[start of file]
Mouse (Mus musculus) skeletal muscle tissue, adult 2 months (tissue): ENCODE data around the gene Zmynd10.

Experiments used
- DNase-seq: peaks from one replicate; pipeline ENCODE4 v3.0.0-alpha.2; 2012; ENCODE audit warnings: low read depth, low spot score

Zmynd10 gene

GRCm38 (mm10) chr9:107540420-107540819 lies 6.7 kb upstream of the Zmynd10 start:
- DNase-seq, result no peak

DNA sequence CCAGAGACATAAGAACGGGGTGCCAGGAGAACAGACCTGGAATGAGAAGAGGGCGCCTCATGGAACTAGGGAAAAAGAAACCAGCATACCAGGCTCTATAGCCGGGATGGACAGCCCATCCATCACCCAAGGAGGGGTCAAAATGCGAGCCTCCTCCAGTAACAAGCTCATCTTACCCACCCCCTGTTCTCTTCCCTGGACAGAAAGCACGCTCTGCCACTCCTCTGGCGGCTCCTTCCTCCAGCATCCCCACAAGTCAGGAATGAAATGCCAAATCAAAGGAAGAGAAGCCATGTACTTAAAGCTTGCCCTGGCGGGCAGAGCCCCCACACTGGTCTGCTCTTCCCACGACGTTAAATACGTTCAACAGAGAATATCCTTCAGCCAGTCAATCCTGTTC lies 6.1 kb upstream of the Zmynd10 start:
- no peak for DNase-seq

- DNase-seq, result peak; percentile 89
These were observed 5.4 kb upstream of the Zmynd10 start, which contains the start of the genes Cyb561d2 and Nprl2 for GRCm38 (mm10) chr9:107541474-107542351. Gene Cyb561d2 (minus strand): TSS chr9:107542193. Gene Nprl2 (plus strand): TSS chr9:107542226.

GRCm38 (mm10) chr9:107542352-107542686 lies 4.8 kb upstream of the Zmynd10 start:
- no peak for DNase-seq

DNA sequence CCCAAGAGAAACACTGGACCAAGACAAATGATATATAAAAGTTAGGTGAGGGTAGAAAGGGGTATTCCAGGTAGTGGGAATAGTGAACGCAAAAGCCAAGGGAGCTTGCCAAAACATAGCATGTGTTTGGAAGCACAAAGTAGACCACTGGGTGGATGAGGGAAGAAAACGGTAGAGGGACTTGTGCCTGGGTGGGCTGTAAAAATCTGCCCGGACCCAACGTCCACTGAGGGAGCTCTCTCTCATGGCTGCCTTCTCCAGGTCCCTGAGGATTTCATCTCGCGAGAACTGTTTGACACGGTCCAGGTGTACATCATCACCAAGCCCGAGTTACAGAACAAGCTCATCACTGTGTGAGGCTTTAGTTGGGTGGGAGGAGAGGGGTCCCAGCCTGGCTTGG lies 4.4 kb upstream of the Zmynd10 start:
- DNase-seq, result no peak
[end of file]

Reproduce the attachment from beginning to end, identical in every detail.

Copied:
Mouse (Mus musculus) skeletal muscle tissue, adult 2 months (tissue): ENCODE data around the gene Zmynd10.

Experiments used
- DNase-seq: peaks from one replicate; pipeline ENCODE4 v3.0.0-alpha.2; 2012; ENCODE audit warnings: low read depth, low spot score

Zmynd10 gene

GRCm38 (mm10) chr9:107540420-107540819 lies 6.7 kb upstream of the Zmynd10 start:
- DNase-seq, result no peak

DNA sequence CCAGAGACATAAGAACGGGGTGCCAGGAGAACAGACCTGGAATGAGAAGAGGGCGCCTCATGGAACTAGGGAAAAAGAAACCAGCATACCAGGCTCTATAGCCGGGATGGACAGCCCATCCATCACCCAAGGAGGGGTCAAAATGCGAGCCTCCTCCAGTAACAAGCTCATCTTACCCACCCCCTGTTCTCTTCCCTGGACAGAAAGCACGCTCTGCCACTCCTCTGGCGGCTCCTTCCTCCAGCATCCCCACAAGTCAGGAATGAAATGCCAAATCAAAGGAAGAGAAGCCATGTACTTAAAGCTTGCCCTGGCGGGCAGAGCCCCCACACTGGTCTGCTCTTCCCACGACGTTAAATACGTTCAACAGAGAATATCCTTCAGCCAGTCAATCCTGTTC lies 6.1 kb upstream of the Zmynd10 start:
- no peak for DNase-seq

- DNase-seq, result peak; percentile 89
These were observed 5.4 kb upstream of the Zmynd10 start, which contains the start of the genes Cyb561d2 and Nprl2 for GRCm38 (mm10) chr9:107541474-107542351. Gene Cyb561d2 (minus strand): TSS chr9:107542193. Gene Nprl2 (plus strand): TSS chr9:107542226.

GRCm38 (mm10) chr9:107542352-107542686 lies 4.8 kb upstream of the Zmynd10 start:
- no peak for DNase-seq

DNA sequence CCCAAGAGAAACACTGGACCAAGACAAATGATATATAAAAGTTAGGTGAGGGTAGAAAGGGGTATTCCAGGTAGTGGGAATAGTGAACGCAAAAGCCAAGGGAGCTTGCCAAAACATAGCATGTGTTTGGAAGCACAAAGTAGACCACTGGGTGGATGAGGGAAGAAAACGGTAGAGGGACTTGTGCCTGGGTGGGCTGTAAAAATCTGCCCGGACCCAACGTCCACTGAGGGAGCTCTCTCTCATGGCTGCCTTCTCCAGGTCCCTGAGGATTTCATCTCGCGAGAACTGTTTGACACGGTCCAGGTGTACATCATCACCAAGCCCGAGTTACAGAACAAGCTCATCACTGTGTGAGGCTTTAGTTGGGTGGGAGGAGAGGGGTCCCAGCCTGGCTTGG lies 4.4 kb upstream of the Zmynd10 start:
- DNase-seq, result no peak